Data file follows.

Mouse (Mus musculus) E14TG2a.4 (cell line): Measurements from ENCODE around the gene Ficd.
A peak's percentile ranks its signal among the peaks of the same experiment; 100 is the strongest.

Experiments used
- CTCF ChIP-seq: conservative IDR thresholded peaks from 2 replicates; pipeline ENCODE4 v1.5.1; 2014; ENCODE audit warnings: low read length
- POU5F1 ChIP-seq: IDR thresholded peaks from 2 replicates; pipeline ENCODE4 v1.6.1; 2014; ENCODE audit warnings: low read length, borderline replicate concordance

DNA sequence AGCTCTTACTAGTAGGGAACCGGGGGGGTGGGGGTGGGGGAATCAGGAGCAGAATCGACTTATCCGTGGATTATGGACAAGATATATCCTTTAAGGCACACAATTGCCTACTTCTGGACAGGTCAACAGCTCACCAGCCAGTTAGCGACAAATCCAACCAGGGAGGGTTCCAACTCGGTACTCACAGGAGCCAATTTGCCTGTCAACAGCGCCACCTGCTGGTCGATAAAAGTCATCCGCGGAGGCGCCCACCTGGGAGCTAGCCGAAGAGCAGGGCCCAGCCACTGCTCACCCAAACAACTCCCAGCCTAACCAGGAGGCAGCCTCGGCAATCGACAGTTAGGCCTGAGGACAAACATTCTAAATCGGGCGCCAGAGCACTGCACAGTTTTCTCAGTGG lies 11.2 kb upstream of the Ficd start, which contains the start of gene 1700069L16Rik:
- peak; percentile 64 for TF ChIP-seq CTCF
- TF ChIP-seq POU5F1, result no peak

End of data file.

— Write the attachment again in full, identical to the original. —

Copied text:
Mouse (Mus musculus) E14TG2a.4 (cell line): Measurements from ENCODE around the gene Ficd.
A peak's percentile ranks its signal among the peaks of the same experiment; 100 is the strongest.

Experiments used
- CTCF ChIP-seq: conservative IDR thresholded peaks from 2 replicates; pipeline ENCODE4 v1.5.1; 2014; ENCODE audit warnings: low read length
- POU5F1 ChIP-seq: IDR thresholded peaks from 2 replicates; pipeline ENCODE4 v1.6.1; 2014; ENCODE audit warnings: low read length, borderline replicate concordance

DNA sequence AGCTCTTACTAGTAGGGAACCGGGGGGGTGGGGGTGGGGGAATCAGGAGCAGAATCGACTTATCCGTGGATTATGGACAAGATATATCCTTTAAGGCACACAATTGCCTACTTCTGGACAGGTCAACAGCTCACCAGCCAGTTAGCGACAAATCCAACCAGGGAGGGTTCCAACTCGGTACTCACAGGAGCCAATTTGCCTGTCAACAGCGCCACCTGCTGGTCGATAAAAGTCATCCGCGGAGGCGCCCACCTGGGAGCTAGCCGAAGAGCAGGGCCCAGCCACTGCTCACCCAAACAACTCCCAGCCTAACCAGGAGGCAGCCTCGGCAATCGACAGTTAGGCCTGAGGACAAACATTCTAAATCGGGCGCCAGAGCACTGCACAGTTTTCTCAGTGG lies 11.2 kb upstream of the Ficd start, which contains the start of gene 1700069L16Rik:
- peak; percentile 64 for TF ChIP-seq CTCF
- TF ChIP-seq POU5F1, result no peak